How to create a Digital Marketing & Analytics Measurement Model

Data:

Those who work in the marketing world (and probably those who don’t) will contest that this small four letter word that is often preceded by words like ‘big’ or ‘small’ has become so ruthlessly banded about that it is almost a commodity. Within a marketing context this ‘commodity’ can and should be used to continually optimise business success.

But you know the above already, it’s obvious and ‘data’ isn’t a new thing….

‘Data’ is banded about so often that it would seem everyone is an expert in it. Surely all the ‘experts’ out there are maximising data-analytics to drive continued ROI uplift, customer satisfaction, a 360 degree view of their customers, personalised dialogue with the customer to drive engagement and minimise churn; all of which equates to arming their brand with that competitive advantage…..right?!

Wrong.

This post isn’t about what data is and isn’t, there are too many great (and crap) posts on that. Nor am I yet another self confessed data junkie trying to preach that data is the all and everything in digital marketing because all of the other cool kids are saying it; creativity has never been more important and most definitely has its place (Previous blog post Imagination is more important than knowledge). Having a very digital acquisitions focused background where ROI and accountability is everything, this experience has however moulded me to believe that data is the backbone to digital marketing, which should be used to plan, benchmark, measure, understand and optimise our digital marketing initiatives.

The problem in this day and age (as I see it) for many digital marketers isn’t really about the collection of data itself – there are hoards of sufficient analytics tools and tutorials out there with simple implementation processes to collect basic and complex data. The problem is the abundance of data and the ease of turning the tap on to get that data vs (the lack of) a considered data strategy prior to turning that ‘data tap’ on and an on-going measurement plan to benchmark against.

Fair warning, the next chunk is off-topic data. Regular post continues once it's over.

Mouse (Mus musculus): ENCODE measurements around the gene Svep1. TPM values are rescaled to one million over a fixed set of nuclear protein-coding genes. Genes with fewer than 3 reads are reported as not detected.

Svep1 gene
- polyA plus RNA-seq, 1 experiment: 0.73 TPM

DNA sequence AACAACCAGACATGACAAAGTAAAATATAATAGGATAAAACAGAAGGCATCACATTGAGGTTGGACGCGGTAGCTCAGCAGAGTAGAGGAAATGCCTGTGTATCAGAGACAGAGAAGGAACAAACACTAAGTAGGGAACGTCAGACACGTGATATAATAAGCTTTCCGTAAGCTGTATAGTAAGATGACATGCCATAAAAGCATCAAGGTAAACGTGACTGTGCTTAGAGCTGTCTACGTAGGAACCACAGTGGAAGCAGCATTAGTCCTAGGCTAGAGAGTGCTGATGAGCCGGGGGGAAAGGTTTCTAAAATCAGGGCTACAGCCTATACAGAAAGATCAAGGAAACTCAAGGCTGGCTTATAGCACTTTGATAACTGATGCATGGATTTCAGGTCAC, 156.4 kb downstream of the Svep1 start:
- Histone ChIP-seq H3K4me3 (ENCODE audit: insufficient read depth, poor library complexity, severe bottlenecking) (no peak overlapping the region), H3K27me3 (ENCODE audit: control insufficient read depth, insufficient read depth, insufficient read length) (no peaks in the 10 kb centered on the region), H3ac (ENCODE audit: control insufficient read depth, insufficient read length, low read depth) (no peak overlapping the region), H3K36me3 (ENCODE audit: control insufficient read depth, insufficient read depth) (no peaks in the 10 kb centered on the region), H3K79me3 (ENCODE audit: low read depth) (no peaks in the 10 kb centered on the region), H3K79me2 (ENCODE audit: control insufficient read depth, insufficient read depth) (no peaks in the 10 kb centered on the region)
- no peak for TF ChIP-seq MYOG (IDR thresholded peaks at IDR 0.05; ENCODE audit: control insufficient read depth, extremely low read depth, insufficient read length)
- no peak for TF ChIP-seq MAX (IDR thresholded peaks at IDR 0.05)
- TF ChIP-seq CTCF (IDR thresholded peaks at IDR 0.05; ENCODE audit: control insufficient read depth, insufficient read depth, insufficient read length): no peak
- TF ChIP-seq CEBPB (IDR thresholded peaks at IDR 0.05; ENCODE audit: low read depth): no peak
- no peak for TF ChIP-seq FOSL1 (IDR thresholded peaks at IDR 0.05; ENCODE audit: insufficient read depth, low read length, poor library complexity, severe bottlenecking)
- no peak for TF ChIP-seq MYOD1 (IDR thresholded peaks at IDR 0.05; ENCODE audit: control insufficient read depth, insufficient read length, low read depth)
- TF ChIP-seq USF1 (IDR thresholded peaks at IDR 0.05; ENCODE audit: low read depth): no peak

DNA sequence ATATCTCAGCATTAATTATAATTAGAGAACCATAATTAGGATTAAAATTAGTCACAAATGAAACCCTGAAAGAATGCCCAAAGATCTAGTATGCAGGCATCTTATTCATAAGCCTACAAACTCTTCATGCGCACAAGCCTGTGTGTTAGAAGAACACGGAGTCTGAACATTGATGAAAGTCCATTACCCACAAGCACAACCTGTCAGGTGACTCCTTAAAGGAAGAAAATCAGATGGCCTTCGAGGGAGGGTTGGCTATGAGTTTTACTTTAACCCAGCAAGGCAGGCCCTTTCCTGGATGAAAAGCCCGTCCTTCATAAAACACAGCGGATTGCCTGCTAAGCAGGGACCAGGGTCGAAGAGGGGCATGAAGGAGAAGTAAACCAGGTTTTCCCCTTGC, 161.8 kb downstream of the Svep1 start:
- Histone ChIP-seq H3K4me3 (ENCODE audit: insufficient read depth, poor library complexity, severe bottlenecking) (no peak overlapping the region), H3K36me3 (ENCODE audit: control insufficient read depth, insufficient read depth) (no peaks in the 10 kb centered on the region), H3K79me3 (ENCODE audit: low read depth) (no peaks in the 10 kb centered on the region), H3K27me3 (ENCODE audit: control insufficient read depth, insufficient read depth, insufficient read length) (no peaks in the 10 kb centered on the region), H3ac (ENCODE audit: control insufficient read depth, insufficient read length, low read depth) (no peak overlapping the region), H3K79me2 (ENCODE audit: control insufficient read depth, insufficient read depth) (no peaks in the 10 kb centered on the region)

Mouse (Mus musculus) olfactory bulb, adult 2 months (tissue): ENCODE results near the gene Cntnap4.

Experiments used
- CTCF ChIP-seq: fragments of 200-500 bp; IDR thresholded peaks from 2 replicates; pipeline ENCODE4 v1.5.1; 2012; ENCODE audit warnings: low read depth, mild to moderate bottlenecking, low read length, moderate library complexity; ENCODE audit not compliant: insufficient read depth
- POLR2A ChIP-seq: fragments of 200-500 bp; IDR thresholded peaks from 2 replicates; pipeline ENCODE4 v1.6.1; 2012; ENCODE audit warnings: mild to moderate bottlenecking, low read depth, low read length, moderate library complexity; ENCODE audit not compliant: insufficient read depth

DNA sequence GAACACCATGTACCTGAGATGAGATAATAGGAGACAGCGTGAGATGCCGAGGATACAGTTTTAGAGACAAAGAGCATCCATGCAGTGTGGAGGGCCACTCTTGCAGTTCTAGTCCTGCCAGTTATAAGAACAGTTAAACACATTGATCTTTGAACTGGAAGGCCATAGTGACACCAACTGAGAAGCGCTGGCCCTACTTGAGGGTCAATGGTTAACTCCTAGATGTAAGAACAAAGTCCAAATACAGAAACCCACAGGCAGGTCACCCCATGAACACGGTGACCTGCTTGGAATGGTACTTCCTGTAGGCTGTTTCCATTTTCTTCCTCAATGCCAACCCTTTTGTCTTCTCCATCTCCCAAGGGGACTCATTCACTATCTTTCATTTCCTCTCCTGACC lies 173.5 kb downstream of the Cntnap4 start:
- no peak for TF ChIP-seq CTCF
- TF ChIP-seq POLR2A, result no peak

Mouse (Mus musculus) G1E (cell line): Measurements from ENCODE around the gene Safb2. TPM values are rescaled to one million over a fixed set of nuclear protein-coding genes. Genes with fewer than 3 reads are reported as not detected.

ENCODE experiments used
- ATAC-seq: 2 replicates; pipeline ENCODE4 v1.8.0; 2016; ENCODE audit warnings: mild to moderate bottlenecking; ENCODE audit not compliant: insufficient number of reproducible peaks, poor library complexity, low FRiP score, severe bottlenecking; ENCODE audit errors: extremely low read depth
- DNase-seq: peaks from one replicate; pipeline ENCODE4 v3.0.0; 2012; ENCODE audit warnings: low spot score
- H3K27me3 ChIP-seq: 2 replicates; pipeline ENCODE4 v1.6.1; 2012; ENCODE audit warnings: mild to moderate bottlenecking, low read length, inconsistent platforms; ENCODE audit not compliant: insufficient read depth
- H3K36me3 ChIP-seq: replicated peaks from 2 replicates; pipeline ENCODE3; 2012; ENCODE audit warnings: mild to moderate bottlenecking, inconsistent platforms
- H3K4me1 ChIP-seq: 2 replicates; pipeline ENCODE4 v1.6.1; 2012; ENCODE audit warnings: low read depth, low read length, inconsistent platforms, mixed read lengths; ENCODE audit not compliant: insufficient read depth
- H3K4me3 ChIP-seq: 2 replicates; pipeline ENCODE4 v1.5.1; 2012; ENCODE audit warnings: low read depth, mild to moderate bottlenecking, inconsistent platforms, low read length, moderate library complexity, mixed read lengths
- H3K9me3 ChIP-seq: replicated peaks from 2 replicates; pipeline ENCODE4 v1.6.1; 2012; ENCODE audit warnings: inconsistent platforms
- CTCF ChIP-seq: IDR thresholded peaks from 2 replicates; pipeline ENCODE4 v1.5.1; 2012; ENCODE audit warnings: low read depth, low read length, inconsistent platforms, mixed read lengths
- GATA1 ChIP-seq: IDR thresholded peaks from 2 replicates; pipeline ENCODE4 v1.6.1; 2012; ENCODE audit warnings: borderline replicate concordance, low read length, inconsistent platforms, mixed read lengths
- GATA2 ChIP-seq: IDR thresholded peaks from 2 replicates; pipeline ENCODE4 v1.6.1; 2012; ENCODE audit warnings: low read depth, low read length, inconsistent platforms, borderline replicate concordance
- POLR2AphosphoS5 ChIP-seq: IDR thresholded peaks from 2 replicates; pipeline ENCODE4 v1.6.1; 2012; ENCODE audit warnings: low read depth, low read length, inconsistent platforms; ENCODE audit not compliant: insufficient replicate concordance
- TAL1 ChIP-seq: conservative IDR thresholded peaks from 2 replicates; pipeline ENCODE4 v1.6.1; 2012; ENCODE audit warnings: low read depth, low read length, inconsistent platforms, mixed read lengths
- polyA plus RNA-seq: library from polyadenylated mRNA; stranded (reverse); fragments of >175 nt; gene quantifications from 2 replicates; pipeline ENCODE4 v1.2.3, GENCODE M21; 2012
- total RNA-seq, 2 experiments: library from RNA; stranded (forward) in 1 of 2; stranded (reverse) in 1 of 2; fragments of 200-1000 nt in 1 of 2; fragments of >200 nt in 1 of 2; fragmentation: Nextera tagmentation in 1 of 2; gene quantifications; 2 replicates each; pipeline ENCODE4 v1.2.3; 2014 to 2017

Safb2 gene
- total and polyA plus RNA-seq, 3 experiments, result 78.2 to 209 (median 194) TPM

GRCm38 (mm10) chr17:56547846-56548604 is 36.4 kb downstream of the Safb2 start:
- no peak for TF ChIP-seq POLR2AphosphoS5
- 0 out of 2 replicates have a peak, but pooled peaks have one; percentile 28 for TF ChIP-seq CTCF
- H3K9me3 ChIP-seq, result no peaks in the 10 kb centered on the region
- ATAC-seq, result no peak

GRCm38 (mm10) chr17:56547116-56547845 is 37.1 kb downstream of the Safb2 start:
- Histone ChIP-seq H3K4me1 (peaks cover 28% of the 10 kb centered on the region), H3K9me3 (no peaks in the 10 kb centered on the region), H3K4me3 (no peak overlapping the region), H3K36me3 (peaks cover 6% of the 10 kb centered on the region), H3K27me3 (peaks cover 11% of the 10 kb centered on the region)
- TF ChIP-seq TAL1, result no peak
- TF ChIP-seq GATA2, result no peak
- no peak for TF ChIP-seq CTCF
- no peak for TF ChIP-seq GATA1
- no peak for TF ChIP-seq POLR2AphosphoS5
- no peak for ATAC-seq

It continually amazes me at how often marketers jump head first into a digital marketing initiative – be that development (e.g – website / app build), optimisation (e.g landing page / sales funnel), campaign (e.g channel performance/attribution and ROI) before having a considered digital measurement strategy that ties back into the fundamental business objectives. And let’s be honest, too often the business objectives are either so generic or just generally unclear.

If every person who works within the digital marketing space – client and agency side – knew, understood, and utilised something as simple and fundamental as the digital marketing and measurement framework explained below at the start of every digital marketing initiative, more brands would be dominating within this space. Dominating defined as real measurable results that meet real business objectives as cost effectively as possible. Despite the pure magnitude of self proclaimed marketing ‘guru’s’, ‘ninja’s’ and general know-it-alls, the sad reality is that something as simple, basic and fundamental as a digital marketing measurement plan is often forgotten, neglected or simply not used. 

What this post is about:

This post discusses what I consider to be the absolute fundamental foundation and starting point of EVERY digital marketing initiative and that is a digital marketing and measurement model. A Digital Marketing and Measurement Model is the data-analytics component which will be used as a map to guide the direction of the digital marketing initiative.

The content within this post is very much inspired by a man who absolutely deserves to be called an analytics / data guru, he is Avinash Kaushik and amongst other things he is the digital marketing evangelist at Google. I encourage you to follow his very in-depth yet digestible, insightful and very readable blog – Occam’s Razor.